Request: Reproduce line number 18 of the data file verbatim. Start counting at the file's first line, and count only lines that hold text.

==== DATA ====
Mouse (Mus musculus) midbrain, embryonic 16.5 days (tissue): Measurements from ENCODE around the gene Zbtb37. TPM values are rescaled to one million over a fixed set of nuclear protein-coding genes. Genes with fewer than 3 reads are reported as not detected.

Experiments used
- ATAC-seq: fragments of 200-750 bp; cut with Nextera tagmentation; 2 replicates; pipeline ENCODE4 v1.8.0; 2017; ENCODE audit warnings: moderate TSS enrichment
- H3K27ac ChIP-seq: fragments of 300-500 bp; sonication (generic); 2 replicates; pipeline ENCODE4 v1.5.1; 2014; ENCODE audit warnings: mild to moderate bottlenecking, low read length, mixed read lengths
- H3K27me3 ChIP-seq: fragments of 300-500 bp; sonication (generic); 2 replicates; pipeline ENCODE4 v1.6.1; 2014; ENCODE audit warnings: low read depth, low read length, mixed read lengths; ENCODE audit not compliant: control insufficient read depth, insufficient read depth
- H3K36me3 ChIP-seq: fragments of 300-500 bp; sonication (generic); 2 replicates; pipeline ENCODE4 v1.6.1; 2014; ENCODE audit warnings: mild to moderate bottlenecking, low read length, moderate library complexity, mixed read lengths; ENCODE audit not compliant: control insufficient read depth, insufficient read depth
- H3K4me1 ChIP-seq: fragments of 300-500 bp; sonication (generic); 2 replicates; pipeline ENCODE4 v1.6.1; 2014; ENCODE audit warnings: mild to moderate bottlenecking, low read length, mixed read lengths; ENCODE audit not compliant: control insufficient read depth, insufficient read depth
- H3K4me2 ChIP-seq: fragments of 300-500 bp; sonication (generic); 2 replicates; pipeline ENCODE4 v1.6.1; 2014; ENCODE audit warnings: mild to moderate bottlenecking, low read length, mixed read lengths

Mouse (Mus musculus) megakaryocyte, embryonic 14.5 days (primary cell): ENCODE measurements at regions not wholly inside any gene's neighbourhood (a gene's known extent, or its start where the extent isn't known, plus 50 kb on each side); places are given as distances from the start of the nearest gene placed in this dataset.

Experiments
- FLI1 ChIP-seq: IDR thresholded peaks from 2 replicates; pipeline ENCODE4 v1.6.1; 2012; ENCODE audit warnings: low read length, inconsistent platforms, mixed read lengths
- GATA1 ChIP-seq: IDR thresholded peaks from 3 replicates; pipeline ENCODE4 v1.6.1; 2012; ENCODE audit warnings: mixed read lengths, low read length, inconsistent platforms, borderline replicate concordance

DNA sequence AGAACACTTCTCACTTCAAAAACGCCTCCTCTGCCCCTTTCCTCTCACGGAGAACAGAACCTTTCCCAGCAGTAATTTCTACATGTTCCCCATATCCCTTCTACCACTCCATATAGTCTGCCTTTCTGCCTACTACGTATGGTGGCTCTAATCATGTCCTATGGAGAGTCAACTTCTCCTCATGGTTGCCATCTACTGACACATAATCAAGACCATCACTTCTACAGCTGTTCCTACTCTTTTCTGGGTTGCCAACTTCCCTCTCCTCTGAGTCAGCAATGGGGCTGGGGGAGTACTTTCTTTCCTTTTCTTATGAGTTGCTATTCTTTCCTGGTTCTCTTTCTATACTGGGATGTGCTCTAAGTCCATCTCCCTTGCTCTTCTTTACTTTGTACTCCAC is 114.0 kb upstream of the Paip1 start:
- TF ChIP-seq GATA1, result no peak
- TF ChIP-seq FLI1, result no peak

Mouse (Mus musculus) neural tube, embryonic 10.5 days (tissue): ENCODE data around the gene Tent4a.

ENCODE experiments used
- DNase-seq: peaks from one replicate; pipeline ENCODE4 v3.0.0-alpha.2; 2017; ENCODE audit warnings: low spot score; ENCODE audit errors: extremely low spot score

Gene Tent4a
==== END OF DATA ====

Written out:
- DNase-seq: peaks from one replicate; pipeline ENCODE4 v3.0.0-alpha.2; 2017; ENCODE audit warnings: low spot score; ENCODE audit errors: extremely low spot score